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‘A Decidedly Suboptimal Set of Circumstances’: Harvard Law Professors Evaluate Online Instruction

Harvard Law School’s transition to remote learning during the coronavirus pandemic has garnered mixed reactions from professors.
Harvard Law School’s transition to remote learning during the coronavirus pandemic has garnered mixed reactions from professors. By Naomi S. Castellon-Perez
By Kelsey J. Griffin, Crimson Staff Writer

Harvard Law School’s transition to remote learning during the coronavirus pandemic has garnered mixed reactions from professors — while some report no significant difficulties in teaching online, others say they struggle to facilitate class participation.

The Law School began online classes on March 23, following University President Lawrence S. Bacow’s March 10 call for students to vacate campus and continue learning remotely.

Professor Jeannie Suk Gersen, who teaches the course “Constitutional Law: Separation of Powers, Federalism, and Fourteenth Amendment,” wrote in an email that her class was able to transition smoothly to the video conference platform Zoom because of its discussion-based format.

“The Socratic method that I use involves cold-calling students and engaging in questioning and dialogue,” she wrote. “It translates well to an online format: I call on a specific student, they unmute themselves, and we do the same thing that we would be doing in person.”

Like Suk Gersen, visiting professor Daniel S. Medwed said his section of criminal law — which relies on questioning an assigned panel of students during each lecture — has continued normally online.

But he noted difficulties in keeping the class engaged without being able to see students’ faces. When teaching the students in-person, Medwed said he often told stories or jokes if he felt the mood of the classroom dimmed. Since students can keep their cameras turned off during online lectures, he said Zoom limits his ability to read the class’s atmosphere.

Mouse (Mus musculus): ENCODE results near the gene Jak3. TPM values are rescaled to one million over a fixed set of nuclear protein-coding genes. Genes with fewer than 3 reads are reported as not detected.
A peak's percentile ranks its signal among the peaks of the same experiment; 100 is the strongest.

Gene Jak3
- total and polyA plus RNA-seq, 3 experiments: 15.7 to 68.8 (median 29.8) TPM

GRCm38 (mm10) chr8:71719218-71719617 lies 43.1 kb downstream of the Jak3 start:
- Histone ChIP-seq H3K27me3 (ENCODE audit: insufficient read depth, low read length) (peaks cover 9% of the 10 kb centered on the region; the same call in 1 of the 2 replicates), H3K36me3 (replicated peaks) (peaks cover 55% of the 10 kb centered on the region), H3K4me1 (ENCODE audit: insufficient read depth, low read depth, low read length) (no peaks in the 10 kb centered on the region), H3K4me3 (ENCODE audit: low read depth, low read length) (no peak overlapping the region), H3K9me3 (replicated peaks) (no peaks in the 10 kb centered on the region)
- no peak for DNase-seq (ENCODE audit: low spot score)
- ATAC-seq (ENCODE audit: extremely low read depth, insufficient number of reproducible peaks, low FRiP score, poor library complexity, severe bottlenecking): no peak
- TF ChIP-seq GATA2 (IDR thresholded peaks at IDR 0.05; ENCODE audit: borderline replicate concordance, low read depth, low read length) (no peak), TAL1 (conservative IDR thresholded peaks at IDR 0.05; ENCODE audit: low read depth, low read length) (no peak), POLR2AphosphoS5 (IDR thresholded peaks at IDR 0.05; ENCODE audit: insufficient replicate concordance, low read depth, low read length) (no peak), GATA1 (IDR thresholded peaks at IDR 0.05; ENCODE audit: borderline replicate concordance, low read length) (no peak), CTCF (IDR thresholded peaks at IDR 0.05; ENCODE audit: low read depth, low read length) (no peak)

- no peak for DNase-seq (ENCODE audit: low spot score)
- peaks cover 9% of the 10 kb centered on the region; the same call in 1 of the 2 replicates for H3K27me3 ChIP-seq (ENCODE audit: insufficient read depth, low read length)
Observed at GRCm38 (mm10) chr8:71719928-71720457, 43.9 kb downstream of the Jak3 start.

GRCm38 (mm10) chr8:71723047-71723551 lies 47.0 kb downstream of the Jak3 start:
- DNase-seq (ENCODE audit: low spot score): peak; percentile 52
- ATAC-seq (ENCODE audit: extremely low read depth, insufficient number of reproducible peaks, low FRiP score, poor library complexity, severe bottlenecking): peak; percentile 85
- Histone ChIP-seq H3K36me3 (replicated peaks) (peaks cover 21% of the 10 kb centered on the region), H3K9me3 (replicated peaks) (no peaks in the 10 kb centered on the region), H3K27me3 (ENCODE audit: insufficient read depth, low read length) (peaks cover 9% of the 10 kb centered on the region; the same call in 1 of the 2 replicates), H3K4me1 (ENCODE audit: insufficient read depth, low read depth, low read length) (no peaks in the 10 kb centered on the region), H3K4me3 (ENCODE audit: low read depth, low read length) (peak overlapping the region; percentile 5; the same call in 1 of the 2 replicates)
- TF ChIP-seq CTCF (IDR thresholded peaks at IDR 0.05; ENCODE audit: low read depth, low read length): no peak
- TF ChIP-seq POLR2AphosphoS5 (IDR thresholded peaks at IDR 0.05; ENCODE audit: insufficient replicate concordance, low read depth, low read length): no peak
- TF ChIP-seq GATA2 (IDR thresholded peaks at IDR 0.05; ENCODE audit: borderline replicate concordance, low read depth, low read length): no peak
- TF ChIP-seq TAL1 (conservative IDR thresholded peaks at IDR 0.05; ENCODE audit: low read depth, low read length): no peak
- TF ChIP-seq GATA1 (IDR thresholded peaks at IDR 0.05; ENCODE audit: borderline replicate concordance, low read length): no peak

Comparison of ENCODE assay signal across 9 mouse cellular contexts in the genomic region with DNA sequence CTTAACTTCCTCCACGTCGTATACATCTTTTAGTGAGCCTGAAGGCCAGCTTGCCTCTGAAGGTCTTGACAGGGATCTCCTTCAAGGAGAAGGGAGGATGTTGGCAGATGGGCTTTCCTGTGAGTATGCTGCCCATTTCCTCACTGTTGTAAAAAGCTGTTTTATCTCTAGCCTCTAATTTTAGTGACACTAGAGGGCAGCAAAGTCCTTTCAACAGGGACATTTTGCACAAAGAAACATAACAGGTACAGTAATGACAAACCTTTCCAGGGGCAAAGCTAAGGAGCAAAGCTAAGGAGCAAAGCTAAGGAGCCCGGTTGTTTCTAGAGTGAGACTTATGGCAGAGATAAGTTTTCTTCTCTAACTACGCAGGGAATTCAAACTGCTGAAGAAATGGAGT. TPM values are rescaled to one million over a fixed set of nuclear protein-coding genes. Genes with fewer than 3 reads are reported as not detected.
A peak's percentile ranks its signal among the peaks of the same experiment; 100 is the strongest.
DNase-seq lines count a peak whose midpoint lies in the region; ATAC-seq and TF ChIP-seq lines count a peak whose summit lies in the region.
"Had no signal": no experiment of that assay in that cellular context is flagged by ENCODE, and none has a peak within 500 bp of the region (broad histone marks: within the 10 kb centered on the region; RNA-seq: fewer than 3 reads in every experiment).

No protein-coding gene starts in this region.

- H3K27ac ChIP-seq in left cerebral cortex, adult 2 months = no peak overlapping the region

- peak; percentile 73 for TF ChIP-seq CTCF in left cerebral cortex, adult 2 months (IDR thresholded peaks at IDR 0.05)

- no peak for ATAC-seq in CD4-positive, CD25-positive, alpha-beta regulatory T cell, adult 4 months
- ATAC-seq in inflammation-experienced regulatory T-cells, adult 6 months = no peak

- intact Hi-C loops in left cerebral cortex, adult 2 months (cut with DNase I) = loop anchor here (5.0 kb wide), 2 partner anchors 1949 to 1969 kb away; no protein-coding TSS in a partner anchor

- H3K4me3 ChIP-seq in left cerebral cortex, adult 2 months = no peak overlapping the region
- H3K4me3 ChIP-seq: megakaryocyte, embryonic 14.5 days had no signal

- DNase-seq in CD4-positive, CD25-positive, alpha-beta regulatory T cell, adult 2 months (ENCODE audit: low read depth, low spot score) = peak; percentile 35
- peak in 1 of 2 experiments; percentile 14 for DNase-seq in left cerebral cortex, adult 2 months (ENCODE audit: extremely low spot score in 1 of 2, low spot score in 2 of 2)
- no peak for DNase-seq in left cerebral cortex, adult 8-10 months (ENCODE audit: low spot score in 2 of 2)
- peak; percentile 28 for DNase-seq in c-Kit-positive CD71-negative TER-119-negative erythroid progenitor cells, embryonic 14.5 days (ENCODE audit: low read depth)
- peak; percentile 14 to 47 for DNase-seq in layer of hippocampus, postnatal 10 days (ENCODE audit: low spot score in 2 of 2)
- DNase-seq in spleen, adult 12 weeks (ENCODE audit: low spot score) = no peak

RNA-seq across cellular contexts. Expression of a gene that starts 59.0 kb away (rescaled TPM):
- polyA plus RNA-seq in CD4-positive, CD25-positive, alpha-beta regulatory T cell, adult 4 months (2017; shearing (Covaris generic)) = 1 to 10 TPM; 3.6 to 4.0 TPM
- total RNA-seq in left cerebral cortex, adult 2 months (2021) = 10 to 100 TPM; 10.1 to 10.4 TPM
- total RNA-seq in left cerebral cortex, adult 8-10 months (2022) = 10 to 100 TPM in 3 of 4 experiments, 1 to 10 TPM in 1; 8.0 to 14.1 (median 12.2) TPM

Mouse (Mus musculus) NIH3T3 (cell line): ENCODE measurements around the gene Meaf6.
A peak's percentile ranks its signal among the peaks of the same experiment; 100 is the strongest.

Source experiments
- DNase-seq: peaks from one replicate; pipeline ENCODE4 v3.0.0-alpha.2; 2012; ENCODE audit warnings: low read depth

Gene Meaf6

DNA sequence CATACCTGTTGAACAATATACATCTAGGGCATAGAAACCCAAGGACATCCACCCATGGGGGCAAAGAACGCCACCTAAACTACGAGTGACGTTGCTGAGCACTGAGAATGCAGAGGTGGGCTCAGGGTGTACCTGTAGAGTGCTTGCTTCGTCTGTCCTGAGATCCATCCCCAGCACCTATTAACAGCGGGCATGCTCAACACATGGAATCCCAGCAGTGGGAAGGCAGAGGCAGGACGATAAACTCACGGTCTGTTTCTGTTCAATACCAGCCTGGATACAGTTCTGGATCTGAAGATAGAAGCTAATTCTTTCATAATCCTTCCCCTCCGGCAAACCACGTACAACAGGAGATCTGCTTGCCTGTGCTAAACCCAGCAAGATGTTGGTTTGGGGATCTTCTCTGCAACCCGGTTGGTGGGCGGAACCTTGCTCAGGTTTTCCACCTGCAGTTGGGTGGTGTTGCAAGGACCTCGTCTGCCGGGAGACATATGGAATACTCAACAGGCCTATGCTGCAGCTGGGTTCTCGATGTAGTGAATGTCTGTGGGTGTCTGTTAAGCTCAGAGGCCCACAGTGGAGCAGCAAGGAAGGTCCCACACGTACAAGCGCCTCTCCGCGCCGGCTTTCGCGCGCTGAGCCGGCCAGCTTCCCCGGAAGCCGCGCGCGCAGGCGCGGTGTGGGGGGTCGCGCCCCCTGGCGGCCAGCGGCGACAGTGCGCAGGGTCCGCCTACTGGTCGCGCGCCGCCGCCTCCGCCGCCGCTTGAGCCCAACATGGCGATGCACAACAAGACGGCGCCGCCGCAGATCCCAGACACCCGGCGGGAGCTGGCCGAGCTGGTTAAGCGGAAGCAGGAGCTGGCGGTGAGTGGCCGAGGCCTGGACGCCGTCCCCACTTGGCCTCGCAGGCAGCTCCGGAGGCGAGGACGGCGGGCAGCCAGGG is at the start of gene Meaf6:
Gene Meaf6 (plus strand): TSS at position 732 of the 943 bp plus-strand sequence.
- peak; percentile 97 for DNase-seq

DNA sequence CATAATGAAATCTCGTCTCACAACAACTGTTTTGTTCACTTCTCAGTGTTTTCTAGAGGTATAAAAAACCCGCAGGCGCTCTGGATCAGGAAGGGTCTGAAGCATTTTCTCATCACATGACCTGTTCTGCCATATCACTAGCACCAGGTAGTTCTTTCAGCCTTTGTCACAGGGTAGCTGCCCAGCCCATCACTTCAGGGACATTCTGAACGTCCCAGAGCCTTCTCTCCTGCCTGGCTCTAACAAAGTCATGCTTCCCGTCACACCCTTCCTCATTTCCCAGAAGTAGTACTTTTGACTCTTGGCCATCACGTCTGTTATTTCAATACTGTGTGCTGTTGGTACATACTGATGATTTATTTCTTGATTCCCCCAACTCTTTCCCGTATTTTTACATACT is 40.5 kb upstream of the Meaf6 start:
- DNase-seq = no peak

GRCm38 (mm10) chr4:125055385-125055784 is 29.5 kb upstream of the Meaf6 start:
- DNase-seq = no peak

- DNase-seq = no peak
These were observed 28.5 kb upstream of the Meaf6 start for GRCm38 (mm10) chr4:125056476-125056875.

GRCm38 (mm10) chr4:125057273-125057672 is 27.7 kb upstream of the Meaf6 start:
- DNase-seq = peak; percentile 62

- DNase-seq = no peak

“As teachers, we tend to rely on sort of nonverbal cues about how things are going — you know, smiles or if students seem bored,” Medwed said in an interview Monday. “Without having them in class, I find it much harder to know what the mood of the room is, and whether I need to change things.”

Medwed also raised concerns about the virtual “raise hand” function on Zoom, saying it makes class discussions confusing to navigate when he relies on voluntary participation rather than cold-calling on students.

“It's just slightly more difficult to keep track visually for me of the different hands,” he said. “Sometimes I feel like I'll call on one person, and then I'll lose somebody and then have to circle back.”

Professor Jonathan L. Zittrain, who teaches “Governing Digital Technology,” highlighted a similar problem, writing in an email that he now keeps running notes in order to follow class discussions.

“I'm not sure why, but keeping and holding a thread of discussion can be more difficult at a distance than in person, even when we wouldn't normally be using the chalkboard in person,” he wrote in an email.

The switch to remote learning has also forced professors to adjust the activities and exams they initially planned for their classes. Suk Gersen explained her class typically participates in a Supreme Court oral argument exercise, during which students argue against a real case, but that she had to modify the simulation for an online environment.

Similarly, Medwed said he had to cancel a field trip planned for this week. Rather than watching a case argued live in a courthouse, his students will now watch a recording of a case heard last month.

Zittrain added an optional assignment that ties the focus of his class on internet governance to the ongoing coronavirus pandemic.

“As a complement to the original final paper, students may opt to join a class-wide final exercise canvassing the sources, prevalance, impact, and remedies around online disinformation about the Coronavirus,” he wrote. “The aim is to achieve something publishable and useful -- and to be able to apply what we're learning in class, and through this new format, to something immediate and unsolved, while maintaining the big picture.”

Despite challenges brought about by remote instruction, the law professors said they admire students for their effort and participation in difficult circumstances. Medwed called it “pretty cool” that a significant number of students linger on Zoom and chat with him after lectures; Zittrain said his students seem excited to learn despite significant changes to their circumstances.

“Videoconferencing surely has its hurdles, but the students are really bringing it -- they're eager to be engaging with the substance of the class, and I hope for many that for long stretches it feels like we're in the zone rather than conscious of microphones, speaker, or Internet connection tweaks,” Zittrain wrote.

“I couldn't be more impressed by the students' gameness and resilience in the face of a decidedly suboptimal set of circumstances,” John Bowers ’18, who assists in Zittrain’s course, added. “The speed with which they've adapted to – and, indeed, learned to thrive under – the constraints of remote instruction is a wonderful reminder of why I'm so proud to be part of this community.”

—Staff writer Kelsey J. Griffin can be reached at Follow her on Twitter @kelseyjgriffin.

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